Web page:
Eyespot display in the peacock butterfly triggers antipredator behaviors in naïve adult fowl
2013 (English)In: Behavioral Ecology, ISSN 1045-2249, E-ISSN 1465-7279, Vol. 24, no 1, 305-310 p.Article in journal (Refereed) Published
Large conspicuous eyespots have evolved in multiple taxa and presumably function to thwart predator attacks. Traditionally,large eyespots were thought to discourage predator attacks because they mimicked eyes of the predators’ own predators.However, this idea is controversial and the intimidating properties of eyespots have recently been suggested to simply be a consequenceof their conspicuousness. Some lepidopteran species include large eyespots in their antipredation repertoire. In thepeacock butterfly, Inachis io, eyespots are typically hidden during rest and suddenly exposed by the butterfly when disturbed.Previous experiments have shown that small wild passerines are intimidated by this display. Here, we test whether eyespots alsointimidate a considerably larger bird, domestic fowl, Gallus gallus domesticus, by staging interactions between birds and peacockbutterflies that were sham-painted or had their eyespots painted over. Our results show that birds typically fled when peacockbutterflies performed their display regardless of whether eyespots were visible or painted over. However, birds confronting butterflieswith visible eyespots delayed their return to the butterfly, were more vigilant, and more likely to utter alarm calls associatedwith detection of ground-based predators, compared with birds confronting butterflies with eyespots painted over. Becauseproduction of alarm calls and increased vigilance are antipredation behaviors in the fowl, their reaction suggests that eyespotsmay elicit fear rather than just an aversion to conspicuous patterns. Our results, therefore, suggest that predators perceive largelepidopteran eyespots as belonging to the eyes of a potential predator. Key words: chicken, predator–prey interactions, startledisplay.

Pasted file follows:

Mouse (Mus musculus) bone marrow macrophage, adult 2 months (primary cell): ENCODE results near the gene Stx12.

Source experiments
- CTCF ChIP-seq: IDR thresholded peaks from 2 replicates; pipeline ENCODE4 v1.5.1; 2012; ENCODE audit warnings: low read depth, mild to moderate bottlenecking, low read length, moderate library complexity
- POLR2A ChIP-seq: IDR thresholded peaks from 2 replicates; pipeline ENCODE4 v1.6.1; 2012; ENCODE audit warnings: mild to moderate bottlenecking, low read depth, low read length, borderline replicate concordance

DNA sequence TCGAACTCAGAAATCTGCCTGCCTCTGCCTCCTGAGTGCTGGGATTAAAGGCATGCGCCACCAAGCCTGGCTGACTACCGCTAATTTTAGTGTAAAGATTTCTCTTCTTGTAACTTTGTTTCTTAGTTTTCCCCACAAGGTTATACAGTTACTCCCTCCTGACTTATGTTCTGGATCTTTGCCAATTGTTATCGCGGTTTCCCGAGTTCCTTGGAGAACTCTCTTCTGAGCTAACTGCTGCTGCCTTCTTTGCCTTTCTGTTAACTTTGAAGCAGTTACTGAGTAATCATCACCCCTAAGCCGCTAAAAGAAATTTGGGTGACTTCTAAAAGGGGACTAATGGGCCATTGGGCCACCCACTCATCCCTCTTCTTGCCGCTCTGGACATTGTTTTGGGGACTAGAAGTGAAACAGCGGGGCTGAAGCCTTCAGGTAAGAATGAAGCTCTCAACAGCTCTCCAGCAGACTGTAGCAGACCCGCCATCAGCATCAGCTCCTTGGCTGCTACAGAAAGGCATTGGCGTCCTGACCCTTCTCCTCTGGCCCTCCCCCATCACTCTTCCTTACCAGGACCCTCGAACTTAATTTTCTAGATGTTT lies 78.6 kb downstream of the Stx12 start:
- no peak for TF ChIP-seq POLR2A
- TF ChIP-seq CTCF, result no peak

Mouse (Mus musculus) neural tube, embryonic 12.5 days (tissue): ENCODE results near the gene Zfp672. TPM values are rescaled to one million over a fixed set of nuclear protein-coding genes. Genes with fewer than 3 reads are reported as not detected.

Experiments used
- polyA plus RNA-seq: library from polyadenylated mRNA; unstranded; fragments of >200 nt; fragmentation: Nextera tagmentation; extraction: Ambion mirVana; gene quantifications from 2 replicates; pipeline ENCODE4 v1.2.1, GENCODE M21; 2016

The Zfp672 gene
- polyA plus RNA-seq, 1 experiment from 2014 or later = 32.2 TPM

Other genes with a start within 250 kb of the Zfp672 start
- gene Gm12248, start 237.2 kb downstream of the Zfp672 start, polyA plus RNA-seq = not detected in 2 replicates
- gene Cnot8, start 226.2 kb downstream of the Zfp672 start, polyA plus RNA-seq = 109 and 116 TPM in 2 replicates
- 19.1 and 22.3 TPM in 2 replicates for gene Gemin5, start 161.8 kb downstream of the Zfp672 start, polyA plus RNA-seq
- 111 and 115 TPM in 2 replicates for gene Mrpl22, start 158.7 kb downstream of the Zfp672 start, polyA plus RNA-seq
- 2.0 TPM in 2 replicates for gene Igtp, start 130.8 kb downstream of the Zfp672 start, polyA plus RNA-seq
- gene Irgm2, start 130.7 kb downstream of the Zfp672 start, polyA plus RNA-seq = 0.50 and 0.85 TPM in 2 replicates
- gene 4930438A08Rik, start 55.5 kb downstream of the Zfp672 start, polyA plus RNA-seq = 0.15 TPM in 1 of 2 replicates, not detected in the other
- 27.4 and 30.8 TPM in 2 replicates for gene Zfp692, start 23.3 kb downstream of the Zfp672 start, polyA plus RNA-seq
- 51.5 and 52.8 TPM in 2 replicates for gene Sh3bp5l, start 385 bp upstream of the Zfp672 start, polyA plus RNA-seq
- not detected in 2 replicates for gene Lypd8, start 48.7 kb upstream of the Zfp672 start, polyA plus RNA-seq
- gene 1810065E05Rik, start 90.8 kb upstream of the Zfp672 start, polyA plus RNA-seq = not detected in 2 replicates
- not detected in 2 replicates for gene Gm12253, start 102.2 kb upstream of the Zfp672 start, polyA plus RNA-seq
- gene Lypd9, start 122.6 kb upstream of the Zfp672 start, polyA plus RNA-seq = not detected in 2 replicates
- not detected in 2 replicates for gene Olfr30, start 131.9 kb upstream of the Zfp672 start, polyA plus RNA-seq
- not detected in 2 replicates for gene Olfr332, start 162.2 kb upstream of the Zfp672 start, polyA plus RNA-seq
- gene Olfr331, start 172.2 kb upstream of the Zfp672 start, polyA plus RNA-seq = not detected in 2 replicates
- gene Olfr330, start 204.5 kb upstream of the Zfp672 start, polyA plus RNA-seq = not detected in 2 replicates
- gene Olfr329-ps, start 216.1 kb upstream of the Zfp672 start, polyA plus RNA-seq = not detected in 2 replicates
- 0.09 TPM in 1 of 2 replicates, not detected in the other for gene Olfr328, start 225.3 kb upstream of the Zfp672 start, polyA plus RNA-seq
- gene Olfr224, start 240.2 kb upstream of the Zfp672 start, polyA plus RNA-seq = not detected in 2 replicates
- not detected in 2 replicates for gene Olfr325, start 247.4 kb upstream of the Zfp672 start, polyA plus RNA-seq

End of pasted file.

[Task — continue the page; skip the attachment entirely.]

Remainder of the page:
Place, publisher, year, edition, pages
Oxford University Press, 2013. Vol. 24, no 1, 305-310 p.
IdentifiersURN: urn:nbn:se:liu:diva-91447DOI: 10.1093/beheco/ars167OAI: oai:DiVA.org:liu-91447DiVA: diva2:617946